In a recent episode of the TV drama Billions, the antihero Bobby Axelrod is talking to a rival hedge fund manager who is going to have to “close his shop”. “How much are you walking away with,” Axelrod asks. Forty million dollars, the guy says. And then Axelrod details for him all the expenses of his lifestyle, in excruciating detail, implying that $40m won’t be nearly enough. “You’re right,” the guy eventually says in shock. “I’m broke.”
You couldn’t ask for a better illustration of the truth that we feel rich or otherwise not according to any objective measure, but in comparison with how our peers are doing. And vast disparities of wealth in any society just make things worse.
Experiencing these disparities on a daily basis can be extremely damaging for those who, like many in our Talk for Health community, must walk alongside the purr of BMW’s, Mercedes or Audis, while they pass restaurants where a starter costs around £15.00 and supermarkets where food costs much more than in other parts of the UK. They themselves might have just enough money to buy something to eat or pay their rent, but not both.
In their influential The Spirit Level (2009), and its follow up The Inner Level (2017), the epidemiologists Richard Wilkinson and Kate Pickett demonstrate the pernicious effects of economic inequality. In more unequal countries, outcomes are worse for almost everyone in areas such as health, education, obesity and social mobility. Their new book, more a companion volume than a sequel, concentrates on the doleful psychic effects of inequality on individuals. And here we cross over into causes of the growing mental health epidemic. It doesn’t matter if you’re relatively well-off by most standards; if those around you are earning more, have more status, seem superior, you are likely to experience a sense of inferiority.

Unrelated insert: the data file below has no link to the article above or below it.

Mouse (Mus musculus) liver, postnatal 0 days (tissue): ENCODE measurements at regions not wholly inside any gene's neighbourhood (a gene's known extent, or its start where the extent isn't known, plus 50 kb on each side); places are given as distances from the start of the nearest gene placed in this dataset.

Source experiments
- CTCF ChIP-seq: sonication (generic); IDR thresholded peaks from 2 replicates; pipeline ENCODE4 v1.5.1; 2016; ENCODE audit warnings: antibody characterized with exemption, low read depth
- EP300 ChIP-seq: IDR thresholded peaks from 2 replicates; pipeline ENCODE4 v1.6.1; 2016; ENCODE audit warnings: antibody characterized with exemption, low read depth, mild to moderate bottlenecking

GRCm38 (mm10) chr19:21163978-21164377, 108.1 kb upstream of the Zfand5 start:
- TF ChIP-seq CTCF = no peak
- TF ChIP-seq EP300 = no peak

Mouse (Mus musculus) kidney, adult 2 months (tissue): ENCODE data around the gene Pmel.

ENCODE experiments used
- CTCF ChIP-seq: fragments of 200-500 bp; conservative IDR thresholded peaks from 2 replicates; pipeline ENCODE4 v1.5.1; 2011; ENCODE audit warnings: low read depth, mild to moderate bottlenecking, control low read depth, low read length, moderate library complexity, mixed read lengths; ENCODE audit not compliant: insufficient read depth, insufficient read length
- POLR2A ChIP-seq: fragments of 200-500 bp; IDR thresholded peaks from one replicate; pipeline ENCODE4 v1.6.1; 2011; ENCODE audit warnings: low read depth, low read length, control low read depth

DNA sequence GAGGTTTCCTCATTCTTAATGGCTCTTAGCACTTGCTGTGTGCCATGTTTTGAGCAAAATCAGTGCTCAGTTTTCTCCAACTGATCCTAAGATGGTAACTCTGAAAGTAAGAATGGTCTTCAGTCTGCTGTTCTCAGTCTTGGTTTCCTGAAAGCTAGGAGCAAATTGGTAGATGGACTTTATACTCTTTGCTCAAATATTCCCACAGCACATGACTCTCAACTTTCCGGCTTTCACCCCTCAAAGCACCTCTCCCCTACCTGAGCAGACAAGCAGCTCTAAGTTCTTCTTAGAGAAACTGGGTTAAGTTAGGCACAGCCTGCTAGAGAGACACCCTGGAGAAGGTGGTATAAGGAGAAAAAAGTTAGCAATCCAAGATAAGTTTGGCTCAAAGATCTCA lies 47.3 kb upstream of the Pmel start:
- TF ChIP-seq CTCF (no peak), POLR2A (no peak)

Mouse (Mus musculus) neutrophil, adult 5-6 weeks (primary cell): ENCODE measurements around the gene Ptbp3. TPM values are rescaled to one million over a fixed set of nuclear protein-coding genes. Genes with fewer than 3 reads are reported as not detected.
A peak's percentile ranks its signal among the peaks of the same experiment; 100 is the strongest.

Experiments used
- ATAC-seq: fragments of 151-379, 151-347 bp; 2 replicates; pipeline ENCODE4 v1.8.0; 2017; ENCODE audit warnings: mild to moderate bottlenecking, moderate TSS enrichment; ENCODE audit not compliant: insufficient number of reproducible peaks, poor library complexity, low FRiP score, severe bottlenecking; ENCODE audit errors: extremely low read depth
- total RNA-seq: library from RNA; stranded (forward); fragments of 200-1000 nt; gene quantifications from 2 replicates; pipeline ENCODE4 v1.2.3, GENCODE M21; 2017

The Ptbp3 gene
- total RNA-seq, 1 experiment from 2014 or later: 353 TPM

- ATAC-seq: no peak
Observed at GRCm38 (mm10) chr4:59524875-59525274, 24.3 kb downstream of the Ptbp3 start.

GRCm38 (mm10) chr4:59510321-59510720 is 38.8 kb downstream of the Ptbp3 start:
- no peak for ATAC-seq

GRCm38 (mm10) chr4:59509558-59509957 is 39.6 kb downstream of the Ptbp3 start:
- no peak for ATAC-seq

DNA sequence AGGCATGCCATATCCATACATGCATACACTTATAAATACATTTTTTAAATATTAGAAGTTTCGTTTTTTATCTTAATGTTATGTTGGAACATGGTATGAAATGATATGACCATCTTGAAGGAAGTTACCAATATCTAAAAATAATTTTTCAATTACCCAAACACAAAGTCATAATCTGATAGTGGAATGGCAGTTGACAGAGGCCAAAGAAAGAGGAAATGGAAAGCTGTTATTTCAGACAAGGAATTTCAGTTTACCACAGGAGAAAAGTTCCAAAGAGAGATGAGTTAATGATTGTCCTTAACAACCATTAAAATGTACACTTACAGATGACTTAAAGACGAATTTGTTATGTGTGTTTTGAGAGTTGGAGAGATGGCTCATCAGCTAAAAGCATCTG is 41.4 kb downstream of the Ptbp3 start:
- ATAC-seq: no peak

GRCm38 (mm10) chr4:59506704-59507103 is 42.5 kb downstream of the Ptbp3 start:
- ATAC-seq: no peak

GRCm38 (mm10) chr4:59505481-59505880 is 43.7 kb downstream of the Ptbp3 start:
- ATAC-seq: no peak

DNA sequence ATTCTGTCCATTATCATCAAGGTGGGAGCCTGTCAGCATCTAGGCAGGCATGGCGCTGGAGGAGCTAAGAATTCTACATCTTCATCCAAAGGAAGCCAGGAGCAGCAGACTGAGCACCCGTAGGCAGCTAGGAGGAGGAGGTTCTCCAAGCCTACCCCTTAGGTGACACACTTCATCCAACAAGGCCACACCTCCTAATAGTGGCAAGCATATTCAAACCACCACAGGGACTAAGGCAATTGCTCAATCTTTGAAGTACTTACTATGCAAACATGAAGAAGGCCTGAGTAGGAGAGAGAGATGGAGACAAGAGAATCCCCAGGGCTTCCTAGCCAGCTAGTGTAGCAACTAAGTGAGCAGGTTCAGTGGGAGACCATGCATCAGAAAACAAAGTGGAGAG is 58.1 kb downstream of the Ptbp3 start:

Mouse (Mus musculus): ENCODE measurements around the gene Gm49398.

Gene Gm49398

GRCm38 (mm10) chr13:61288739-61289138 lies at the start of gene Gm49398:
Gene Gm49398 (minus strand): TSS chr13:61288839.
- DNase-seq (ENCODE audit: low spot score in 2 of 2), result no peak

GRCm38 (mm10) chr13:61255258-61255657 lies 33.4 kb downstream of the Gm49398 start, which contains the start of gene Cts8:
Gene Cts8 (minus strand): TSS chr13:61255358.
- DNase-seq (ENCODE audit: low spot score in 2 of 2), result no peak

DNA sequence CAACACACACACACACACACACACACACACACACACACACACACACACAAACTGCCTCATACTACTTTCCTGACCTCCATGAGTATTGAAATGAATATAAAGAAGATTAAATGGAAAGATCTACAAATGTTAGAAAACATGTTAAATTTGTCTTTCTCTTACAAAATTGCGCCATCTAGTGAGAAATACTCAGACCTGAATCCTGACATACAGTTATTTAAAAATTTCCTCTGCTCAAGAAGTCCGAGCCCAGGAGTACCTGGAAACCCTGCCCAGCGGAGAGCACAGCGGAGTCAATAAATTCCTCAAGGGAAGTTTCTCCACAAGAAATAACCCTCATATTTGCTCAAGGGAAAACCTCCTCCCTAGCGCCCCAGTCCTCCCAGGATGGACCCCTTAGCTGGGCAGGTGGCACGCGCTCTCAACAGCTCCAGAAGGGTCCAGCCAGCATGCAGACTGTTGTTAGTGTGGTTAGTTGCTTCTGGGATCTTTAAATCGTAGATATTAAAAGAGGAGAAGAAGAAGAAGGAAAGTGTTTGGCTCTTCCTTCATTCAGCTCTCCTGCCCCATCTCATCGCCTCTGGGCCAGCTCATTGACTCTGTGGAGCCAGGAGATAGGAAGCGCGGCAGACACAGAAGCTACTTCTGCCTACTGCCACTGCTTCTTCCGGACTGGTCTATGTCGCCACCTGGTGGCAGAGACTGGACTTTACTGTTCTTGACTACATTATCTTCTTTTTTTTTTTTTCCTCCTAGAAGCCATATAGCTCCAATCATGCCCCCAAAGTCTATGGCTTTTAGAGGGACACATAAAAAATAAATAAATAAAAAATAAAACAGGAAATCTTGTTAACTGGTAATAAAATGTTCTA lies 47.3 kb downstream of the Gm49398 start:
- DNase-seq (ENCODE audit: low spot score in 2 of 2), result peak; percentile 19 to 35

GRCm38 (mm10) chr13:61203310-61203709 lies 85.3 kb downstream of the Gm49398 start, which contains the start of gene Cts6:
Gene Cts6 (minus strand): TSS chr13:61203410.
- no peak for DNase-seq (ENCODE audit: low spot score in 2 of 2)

It was Alfred Adler, a disciple of Freud who first put forward the idea of an inferiority complex. Something he argued that was not just the province of a few unlucky folk, but affected everyone who ever compared him or herself with peers, celebrities, public figures or passers-by. This continual comparing leads both to problems of self-esteem, shyness or social phobia or those of self-importance, pomposity or snobbery if we attempt to bolster our esteem or reputation by feigning superiority.
Adler was not fooled: he maintained that within every person who acted ‘superior’ lay an insecurity that could only be hidden by strenuous ‘efforts of concealment’.
It turns out that pretty much everything you can think of is worse in more unequal countries (such as the UK and the US), compared with the least unequal ones (Norway, Finland and Japan). We’re more prone to chronic stress, anxiety, depression, addiction, unnecessary spending and ruinous gambling. Our mental health is much worse.
That’s where Talk for Workplace Health comes in: you can read about our successful NHS programme and the principles of T4H here: www.talkforhealth.co.uk
Now, there is a workplace version. Contact email@example.com to learn more.